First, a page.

Hygienist’s mobile dental office brings preventive care to students at school
Third-grader Tyrese Patrick opened wide and showed no fear as his teeth were inspected, scraped and a few were covered with a sealant by the dental hygienist visiting his school.
The 8-year-old had been put at ease by Gail Heacox, who explained the tools of her mobile dental office as Tyrese lay on her portable chair in the temporarily converted nurse’s office at Sheridan Elementary School.
Heacox is the first hygienist in Spokane County to offer the school-based dental sealant program, a preventive effort overseen by the Washington Department of Health. The veteran hygienist was brought into the schools through Communities in Schools, a nonprofit that seeks to connect students with community resources.
“If kids’ teeth hurt, they can’t learn,” said Ben Stuckart, director of Communities in Schools.
According to the Washington Department of Health, an estimated 51 million school hours are lost per year in the United States because of dental-related illnesses.
The need for dental care was discovered during conversations in the schools where “dental and medical kept coming up,” Stuckart said.
“One of the problems is that if a single parent works all day, they do not have time to get kids to an appointment,” Stuckart said. “Access at the school is key.”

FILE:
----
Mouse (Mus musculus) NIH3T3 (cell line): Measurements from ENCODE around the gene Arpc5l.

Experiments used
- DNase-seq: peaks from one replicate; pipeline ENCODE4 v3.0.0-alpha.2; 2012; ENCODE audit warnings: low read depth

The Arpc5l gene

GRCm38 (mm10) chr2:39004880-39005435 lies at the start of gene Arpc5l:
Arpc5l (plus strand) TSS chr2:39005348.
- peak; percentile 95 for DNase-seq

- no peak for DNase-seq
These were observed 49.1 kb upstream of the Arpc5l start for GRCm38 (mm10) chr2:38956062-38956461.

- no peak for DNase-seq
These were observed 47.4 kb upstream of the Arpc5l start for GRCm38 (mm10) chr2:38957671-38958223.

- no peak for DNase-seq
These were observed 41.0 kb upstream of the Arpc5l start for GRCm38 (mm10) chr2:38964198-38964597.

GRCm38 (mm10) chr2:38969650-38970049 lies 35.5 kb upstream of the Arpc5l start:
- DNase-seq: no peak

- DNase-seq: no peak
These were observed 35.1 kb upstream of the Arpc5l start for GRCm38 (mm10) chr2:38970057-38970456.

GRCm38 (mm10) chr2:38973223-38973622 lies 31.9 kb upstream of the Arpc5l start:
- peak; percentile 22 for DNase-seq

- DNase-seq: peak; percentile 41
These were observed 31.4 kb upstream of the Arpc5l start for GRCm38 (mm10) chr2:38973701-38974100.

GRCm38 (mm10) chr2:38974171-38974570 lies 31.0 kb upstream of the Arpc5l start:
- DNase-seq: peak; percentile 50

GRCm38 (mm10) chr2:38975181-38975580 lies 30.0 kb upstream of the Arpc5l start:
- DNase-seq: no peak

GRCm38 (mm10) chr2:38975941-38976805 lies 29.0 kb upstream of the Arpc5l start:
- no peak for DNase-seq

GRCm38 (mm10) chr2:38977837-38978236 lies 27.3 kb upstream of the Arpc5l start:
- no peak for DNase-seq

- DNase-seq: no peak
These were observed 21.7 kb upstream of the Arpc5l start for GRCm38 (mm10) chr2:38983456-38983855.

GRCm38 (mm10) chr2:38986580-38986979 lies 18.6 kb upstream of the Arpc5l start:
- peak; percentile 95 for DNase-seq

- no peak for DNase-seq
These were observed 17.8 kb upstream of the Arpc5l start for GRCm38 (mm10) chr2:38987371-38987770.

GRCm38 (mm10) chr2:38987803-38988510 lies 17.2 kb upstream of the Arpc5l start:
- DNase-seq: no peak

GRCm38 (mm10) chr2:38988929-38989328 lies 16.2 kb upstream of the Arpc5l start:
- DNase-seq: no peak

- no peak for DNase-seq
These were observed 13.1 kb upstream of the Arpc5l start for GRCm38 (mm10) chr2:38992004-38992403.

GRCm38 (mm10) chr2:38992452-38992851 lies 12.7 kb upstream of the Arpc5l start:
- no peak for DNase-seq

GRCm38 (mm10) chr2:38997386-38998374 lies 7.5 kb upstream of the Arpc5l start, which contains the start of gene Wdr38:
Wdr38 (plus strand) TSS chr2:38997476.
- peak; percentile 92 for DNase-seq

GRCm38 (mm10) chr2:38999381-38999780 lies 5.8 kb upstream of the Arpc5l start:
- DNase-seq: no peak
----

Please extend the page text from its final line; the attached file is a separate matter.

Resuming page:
A national report on dental policies and children released Tuesday by the nonpartisan Pew Center applauds Washington for its school-based sealant program and federal or state reimbursements for dental services to youth. But the state was criticized for a lack of fluoridated water in some communities – Spokane being the largest one.
Heacox launched her for-profit business, called Tooth Savers, late last spring at Chase, Glover and Cheney middle schools. The business was expanded in January to include elementary and high schools.
Before the visit, each school is informed when the dental hygienist will be coming. Forms are sent home with students to get parents’ permission and insurance information. If a student doesn’t have insurance, the dental care is done free of charge.
Heacox assesses the students’ teeth, cleans them, then uses sealant to close cracks where a cavity could easily grow. Other services include oral hygiene instructions and painting the teeth with a highly concentrated fluoride that makes them stronger.
“Children who receive dental sealants in school-based programs have 60 percent fewer new decayed pits and fissures in back teeth for up to 2 to 5 years after a single application,” according to the National Center for Chronic Disease Prevention and Health Promotion.
An informational sheet is sent home to the parents indicating whether the child has cavities or other problems that need to be addressed by a dentist.
Tyrese was one of five Sheridan Elementary School students treated Monday. His two sisters were also seen. Two weeks ago, the hygienist was at Rogers High School where she helped about a dozen students.
“She does such a great service,” said Heacox’s assistant, Toni Carey. “Some of these students would never be seen by a dentist.”
When Heacox started dental work, she never planned to focus on children, she said. “It’s been the most fun, rewarding … and challenging job I’ve ever done.”
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